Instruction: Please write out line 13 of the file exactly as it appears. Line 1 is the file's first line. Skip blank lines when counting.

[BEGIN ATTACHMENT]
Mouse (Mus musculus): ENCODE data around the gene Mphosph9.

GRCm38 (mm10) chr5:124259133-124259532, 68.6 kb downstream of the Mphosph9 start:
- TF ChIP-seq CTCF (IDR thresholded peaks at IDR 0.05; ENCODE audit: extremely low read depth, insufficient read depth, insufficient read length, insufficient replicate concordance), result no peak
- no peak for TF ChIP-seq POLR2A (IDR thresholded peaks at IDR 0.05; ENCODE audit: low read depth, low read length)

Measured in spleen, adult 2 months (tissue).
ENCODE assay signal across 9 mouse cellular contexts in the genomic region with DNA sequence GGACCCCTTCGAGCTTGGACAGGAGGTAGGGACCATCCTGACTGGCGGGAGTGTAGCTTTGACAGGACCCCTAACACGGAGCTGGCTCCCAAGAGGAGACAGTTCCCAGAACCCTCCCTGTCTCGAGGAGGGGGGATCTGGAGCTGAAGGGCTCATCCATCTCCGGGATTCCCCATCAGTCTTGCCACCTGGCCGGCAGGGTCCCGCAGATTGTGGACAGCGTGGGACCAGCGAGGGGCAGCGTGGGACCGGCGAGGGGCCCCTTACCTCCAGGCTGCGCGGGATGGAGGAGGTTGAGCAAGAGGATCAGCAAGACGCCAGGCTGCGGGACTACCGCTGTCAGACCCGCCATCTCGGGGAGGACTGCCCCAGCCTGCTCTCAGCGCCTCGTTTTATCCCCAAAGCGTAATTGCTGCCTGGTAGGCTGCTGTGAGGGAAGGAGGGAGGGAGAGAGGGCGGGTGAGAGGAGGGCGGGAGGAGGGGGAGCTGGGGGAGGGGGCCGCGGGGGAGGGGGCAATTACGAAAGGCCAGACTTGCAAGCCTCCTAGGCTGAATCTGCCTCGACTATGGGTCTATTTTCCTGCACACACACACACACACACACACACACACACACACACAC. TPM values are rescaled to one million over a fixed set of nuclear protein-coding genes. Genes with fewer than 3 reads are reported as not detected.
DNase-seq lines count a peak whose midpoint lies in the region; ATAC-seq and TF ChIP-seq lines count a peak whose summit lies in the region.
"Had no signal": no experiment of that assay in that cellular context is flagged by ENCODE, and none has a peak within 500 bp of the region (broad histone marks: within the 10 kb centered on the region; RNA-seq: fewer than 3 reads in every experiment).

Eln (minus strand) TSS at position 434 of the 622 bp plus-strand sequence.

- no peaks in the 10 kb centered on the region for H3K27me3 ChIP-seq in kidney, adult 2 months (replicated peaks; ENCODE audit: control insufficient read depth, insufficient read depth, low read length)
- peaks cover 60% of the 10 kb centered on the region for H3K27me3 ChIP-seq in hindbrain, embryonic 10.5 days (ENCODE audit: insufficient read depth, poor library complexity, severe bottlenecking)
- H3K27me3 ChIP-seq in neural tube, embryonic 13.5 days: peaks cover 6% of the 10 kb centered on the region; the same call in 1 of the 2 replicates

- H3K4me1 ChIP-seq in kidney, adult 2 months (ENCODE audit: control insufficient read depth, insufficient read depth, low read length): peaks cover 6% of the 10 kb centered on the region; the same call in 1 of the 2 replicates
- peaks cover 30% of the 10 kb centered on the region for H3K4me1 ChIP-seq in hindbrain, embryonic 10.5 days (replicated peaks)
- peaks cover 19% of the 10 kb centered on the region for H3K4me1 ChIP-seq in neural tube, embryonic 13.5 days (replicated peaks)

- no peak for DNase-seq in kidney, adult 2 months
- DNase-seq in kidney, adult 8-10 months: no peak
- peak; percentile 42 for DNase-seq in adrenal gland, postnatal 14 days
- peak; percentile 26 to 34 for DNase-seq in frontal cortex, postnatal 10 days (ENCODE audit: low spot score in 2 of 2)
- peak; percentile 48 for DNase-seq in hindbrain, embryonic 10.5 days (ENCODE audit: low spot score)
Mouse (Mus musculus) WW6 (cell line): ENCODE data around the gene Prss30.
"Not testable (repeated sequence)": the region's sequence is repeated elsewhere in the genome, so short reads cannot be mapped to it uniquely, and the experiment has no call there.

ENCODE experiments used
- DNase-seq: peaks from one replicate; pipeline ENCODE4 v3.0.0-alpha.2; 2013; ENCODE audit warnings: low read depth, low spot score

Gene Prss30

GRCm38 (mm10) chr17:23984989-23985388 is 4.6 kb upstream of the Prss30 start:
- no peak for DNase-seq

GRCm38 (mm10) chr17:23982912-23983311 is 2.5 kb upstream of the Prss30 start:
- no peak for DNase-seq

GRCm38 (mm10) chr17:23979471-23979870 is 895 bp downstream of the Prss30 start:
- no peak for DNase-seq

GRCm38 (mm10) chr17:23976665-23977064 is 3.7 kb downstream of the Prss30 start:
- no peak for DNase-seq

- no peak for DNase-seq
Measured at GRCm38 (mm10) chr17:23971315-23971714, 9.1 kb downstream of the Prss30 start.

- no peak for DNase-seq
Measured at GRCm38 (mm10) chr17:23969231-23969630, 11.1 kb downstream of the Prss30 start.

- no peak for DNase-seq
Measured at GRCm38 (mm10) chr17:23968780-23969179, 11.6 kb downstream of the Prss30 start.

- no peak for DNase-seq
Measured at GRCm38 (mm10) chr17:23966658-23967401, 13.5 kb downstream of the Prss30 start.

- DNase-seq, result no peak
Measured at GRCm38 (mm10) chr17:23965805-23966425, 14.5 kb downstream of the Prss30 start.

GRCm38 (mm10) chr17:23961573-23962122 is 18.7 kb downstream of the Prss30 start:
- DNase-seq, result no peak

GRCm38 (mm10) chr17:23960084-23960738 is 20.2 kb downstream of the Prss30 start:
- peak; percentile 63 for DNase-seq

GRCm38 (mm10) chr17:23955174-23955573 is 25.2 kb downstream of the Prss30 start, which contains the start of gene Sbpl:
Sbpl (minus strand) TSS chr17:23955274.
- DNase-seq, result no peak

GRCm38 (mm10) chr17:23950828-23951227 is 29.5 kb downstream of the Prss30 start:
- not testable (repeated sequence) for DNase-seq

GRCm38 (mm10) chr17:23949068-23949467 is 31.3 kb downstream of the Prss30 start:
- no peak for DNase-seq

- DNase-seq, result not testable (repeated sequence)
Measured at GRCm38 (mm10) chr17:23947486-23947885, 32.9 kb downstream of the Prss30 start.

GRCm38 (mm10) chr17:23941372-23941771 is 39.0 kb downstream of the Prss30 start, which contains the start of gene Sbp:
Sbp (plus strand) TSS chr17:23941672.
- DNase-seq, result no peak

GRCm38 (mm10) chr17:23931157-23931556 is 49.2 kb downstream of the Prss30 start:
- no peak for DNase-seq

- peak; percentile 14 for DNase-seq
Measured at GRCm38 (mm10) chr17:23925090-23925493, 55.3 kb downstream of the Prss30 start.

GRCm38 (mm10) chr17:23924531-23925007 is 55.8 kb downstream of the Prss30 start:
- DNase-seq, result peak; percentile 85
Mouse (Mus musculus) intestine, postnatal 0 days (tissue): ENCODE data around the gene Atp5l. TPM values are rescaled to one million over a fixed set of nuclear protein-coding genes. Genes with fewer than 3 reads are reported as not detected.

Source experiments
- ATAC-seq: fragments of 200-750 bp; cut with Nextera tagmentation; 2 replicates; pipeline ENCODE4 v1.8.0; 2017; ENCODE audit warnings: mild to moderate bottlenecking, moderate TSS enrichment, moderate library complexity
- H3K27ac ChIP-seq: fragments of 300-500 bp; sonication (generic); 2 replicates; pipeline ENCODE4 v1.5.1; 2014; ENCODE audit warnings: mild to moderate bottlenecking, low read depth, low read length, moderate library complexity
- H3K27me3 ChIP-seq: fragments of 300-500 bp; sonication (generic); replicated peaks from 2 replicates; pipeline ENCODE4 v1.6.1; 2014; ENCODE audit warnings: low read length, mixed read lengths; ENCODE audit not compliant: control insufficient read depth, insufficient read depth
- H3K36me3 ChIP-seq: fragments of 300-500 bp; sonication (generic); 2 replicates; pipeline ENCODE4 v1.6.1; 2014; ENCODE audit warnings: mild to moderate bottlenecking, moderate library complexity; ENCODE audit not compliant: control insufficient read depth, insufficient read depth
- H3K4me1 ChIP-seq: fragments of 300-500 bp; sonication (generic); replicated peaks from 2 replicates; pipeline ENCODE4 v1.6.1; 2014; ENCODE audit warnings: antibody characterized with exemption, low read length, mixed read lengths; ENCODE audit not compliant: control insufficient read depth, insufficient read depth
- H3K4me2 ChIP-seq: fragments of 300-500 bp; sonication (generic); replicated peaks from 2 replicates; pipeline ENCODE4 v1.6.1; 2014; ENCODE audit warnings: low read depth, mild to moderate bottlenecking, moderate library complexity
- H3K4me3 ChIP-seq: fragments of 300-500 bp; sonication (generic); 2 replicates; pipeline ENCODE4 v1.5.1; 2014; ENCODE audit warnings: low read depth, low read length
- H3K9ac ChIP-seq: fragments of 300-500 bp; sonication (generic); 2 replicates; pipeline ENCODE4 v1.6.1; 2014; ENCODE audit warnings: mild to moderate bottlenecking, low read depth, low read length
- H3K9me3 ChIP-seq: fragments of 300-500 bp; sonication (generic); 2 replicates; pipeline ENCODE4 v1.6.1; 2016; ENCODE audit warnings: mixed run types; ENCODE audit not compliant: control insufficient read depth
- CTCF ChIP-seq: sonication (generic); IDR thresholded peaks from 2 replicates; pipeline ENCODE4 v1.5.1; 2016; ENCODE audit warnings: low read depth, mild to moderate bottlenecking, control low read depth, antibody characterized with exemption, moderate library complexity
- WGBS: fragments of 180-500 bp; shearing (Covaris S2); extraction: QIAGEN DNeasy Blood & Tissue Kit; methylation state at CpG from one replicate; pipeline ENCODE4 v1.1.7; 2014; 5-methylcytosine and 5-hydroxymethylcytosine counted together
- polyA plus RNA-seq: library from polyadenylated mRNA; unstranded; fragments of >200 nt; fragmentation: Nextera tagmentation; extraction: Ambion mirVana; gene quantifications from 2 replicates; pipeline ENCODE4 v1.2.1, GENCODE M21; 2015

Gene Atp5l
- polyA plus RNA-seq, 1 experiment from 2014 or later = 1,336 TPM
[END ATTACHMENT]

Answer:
- H3K4me1 ChIP-seq in kidney, adult 2 months (ENCODE audit: control insufficient read depth, insufficient read depth, low read length): peaks cover 6% of the 10 kb centered on the region; the same call in 1 of the 2 replicates